By Swati Chopra
Once one is on the path, nothing can remain as it was before.
If there is some transformation, and it is genuine, from deep within, it will affect every aspect of one’s being. For me, one of the ways this has manifested is through awareness of the interconnectedness of life and its innate sacredness. This has led to an attempt to live consciously, gently, kindly.
I try and be attuned to how my actions impact the earth, the physical and emotional environment around me, people I come in contact with, and the residues and impressions they leave on my own heart and mind. For I find if I hurt another, the greatest wound is inflicted on my own being. When I am able to forego a reaction born out of anger or jealousy or other afflictive emotions, the greatest good is done to me.
Living consciously has come to mean eschewing habits that harm the earth and all forms of life on it. Vegetarianism, conserving water and electricity, ‘need-based buying’ rather than ‘greed-based shopping’, wearing natural, handmade fabrics, limiting the use of plastics and other such products that pollute land and water, and opting for organic produce when possible, are some ways in which I attempt to translate high-minded spiritual ideals into lived experience.
For me, the path has a strong ethical aspect. Ethics as in not moral injunctions or religious strictures, but values that help one actualise insights gained on the meditation cushion once one gets off it. I see ethics as tools that engage spiritual understanding with the mess and chaos of the world, that bring the wisdom and compassion of self-realisation to bear on the injustice and inhumanity we are faced with in samsara.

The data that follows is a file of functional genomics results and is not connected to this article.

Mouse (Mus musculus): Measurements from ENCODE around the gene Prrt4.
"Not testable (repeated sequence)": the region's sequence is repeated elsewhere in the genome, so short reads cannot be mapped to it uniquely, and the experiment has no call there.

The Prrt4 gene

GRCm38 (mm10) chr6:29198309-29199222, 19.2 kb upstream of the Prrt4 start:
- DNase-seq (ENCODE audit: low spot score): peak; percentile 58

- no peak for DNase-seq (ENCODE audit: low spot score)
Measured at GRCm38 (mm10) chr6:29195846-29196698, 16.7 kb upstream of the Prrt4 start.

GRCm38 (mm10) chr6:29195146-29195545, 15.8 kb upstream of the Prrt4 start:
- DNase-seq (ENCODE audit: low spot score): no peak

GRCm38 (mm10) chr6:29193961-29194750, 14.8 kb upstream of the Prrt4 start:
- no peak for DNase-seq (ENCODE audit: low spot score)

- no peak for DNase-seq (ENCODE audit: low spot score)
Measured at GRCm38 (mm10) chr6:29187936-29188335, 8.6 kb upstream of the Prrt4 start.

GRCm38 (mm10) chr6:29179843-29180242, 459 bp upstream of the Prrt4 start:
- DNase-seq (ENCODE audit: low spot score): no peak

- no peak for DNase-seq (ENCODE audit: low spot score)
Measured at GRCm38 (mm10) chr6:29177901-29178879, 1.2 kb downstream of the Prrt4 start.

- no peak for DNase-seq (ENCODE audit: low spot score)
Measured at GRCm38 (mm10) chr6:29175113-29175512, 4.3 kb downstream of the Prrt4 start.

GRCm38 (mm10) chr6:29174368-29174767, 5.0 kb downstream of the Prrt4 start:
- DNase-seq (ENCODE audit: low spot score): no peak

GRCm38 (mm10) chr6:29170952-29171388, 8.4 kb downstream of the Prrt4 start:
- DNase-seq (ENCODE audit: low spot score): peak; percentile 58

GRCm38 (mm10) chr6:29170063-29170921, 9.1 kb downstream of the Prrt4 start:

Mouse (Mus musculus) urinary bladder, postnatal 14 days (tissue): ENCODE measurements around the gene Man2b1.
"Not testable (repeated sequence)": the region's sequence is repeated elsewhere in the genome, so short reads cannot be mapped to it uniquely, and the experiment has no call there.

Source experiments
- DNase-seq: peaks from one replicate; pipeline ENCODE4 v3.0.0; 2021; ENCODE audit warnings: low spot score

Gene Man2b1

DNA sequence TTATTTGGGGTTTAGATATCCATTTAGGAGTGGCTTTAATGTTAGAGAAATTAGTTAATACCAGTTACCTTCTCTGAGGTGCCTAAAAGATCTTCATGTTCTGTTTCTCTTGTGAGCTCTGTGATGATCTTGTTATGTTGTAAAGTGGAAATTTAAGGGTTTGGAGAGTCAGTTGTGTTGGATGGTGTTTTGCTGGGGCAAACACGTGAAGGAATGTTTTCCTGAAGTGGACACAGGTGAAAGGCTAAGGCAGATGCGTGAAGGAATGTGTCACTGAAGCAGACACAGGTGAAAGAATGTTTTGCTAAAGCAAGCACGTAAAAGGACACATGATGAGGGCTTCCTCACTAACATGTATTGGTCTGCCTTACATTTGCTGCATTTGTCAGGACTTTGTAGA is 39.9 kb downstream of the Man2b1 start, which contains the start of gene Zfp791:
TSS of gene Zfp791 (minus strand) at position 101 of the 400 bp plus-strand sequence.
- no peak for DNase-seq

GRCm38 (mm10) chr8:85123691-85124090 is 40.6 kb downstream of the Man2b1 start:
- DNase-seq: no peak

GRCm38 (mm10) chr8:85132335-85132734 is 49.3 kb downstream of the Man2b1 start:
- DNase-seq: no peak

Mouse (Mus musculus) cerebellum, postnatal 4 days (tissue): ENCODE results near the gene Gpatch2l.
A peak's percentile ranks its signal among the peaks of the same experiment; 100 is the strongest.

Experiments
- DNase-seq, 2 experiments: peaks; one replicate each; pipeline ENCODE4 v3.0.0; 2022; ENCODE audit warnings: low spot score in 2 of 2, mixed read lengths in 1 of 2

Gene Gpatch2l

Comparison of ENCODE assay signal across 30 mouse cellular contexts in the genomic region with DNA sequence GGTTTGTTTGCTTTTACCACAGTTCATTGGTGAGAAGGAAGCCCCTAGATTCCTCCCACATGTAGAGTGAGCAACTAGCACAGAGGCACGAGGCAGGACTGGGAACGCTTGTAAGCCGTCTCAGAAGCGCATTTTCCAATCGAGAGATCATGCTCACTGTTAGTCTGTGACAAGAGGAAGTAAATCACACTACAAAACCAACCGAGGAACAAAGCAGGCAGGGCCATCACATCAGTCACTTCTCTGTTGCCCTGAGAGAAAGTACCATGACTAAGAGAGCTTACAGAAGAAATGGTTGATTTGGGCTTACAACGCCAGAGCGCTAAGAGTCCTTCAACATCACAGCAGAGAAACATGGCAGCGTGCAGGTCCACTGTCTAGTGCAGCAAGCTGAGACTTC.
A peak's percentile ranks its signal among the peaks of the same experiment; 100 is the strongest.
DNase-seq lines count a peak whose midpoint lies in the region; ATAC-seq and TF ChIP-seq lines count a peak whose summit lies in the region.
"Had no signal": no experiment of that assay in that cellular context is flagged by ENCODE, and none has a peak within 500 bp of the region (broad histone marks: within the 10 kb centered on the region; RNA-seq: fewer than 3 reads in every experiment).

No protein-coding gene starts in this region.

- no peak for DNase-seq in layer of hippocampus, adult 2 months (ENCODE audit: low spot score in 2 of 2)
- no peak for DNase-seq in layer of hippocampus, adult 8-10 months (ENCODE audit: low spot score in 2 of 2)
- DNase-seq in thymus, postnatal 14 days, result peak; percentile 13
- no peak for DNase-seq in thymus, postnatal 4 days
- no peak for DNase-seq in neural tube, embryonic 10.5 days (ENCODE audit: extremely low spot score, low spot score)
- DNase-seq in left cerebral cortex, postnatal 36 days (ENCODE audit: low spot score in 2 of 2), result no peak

Ethics form the ties that bind our inner, spiritual selves with our outer, in-the-world selves. I see them as inseparable, and through the connective tissue of ethics, the former can inform the thoughts and actions of the latter. For instance, I see the gap that exists between beautiful expositions of the Divine as universal oneness, and the simultaneous existence of a social system that denies basic human rights to a section of its own population, as being ethically untenable. As also the hypocrisy of worshipping the Divine Feminine in temples, and the widespread practice of female foeticide and infanticide, and the general devaluing of women. These arise from a gap between worship and practice, between the spiritual and the worldly, philosophy and reality.
Connecting with the innate oneness of life has enabled me to see the need for strengthening the connection between spirituality and its expression in the world, through a re-imagining of ethics based on a spiritual understanding of life as opposed to a materialistic one. It has become difficult for me to turn away from issues that I might have earlier categorised as social, political or environmental problems. In short, not mine to bother about.
Now, in my work as a writer, I am increasingly focusing on ethical, conscious, compassionate ways of dealing with so-called worldly issues. Can we find something in the nature-worship and earth reverence of old and indigenous cultures to counter climate change? How can the values of aparigraha (non-possession) and limiting one’s wants and desires function as an antidote to the greed of consumerism? How can dana, giving, and seva, selfless service, draw us out of our urban selfishness? Is there a way of translating worship of the Divine Feminine into greater respect for living, ‘real’ women? Could the slogan vasudhaiva kutumbakam (the world is one family) carry a solution to war and genocide? Could compassion and non-harming be credible responses to oppression?
In asking these questions, I must also look within myself for answers. I must try to live them, walk my talk. And that I find the greatest challenge, and growth experience, of my life as a seeker.
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